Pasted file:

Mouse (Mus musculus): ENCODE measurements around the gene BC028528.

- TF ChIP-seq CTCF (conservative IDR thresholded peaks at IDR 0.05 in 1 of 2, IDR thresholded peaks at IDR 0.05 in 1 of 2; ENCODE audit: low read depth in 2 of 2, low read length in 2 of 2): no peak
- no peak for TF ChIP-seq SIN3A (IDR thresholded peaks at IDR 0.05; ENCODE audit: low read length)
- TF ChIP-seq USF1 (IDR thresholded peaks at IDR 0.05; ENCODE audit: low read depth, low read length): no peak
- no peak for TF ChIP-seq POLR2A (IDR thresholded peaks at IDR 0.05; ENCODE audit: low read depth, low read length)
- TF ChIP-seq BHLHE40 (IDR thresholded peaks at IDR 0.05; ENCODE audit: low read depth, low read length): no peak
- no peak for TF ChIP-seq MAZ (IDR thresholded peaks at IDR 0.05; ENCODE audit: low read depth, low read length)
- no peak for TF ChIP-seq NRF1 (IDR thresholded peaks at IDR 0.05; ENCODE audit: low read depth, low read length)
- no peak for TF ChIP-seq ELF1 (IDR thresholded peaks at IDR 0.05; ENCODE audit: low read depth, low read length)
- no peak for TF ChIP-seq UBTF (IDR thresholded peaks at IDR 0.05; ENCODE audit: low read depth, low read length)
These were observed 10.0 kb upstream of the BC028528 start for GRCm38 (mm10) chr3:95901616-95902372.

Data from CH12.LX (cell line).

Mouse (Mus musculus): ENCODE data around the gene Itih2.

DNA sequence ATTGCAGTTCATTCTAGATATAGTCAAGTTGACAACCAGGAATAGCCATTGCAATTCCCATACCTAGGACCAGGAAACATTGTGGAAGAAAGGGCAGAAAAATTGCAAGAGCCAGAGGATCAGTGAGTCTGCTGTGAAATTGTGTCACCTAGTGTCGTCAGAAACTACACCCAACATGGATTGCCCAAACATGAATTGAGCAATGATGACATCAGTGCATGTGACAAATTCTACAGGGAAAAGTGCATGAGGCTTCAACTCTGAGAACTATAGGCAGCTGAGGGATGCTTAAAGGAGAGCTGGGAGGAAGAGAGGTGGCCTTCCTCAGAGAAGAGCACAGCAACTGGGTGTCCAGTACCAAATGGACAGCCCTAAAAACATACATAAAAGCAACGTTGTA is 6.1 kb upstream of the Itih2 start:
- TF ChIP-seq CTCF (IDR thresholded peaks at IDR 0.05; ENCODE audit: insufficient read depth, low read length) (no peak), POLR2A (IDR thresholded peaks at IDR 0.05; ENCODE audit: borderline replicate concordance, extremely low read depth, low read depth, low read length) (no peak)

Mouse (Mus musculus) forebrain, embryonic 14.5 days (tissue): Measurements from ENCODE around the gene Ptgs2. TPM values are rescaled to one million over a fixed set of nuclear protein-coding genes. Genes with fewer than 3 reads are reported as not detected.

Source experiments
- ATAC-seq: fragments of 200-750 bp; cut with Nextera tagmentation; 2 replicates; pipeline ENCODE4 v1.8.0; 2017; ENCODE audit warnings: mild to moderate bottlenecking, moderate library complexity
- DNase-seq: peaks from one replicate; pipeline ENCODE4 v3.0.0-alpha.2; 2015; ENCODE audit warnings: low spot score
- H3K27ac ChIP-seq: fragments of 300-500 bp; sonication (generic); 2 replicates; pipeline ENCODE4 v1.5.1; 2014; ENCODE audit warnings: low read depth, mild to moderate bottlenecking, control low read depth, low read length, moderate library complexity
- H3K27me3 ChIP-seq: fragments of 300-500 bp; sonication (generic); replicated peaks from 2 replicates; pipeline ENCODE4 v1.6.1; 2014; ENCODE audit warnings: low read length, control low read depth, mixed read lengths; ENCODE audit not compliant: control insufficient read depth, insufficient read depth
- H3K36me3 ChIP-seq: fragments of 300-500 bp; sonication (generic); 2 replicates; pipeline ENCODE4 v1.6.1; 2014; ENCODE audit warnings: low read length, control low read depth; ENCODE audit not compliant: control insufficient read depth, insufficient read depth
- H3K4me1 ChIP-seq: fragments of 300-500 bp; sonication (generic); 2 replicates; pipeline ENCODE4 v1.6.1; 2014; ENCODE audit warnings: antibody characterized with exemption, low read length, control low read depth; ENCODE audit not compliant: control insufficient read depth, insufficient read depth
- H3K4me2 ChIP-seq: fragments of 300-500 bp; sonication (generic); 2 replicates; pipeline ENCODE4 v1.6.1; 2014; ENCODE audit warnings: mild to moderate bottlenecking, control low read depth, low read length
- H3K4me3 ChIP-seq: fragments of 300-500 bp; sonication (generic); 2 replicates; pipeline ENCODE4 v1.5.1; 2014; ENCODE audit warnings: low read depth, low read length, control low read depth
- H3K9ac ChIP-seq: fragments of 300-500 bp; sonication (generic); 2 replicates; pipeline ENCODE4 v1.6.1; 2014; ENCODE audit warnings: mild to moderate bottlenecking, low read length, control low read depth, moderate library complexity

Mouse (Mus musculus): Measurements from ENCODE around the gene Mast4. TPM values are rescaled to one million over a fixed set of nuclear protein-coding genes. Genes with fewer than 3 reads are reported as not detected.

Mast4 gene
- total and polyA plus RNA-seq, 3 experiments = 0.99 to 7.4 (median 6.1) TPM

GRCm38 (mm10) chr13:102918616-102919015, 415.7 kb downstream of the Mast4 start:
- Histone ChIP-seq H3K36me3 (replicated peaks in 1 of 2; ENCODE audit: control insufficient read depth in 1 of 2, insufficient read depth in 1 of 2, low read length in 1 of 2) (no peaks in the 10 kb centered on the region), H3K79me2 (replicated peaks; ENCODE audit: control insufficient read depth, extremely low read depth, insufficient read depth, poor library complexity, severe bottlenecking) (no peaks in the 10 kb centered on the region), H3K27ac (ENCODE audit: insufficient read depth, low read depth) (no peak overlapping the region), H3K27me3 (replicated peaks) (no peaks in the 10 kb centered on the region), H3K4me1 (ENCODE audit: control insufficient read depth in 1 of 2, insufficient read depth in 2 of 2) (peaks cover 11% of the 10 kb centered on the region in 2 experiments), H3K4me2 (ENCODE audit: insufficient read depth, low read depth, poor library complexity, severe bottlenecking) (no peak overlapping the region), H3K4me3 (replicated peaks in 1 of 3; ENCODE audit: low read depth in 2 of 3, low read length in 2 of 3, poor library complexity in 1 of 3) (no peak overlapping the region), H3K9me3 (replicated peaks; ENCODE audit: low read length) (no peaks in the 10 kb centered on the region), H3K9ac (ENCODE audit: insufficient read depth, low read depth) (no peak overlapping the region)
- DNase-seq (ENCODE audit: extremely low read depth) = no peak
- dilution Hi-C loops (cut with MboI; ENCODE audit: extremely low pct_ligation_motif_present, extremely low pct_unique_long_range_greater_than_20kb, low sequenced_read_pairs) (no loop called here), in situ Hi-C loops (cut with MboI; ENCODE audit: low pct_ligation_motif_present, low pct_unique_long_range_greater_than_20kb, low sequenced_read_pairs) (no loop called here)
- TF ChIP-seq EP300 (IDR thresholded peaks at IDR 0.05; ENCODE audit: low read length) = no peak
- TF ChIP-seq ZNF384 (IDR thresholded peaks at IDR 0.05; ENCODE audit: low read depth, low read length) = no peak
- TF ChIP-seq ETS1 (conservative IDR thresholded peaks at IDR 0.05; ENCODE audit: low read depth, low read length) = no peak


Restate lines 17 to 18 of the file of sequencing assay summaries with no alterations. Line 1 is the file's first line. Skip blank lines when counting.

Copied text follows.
Source experiments
- ATAC-seq: fragments of 200-750 bp; cut with Nextera tagmentation; 2 replicates; pipeline ENCODE4 v1.8.0; 2017; ENCODE audit warnings: mild to moderate bottlenecking, moderate library complexity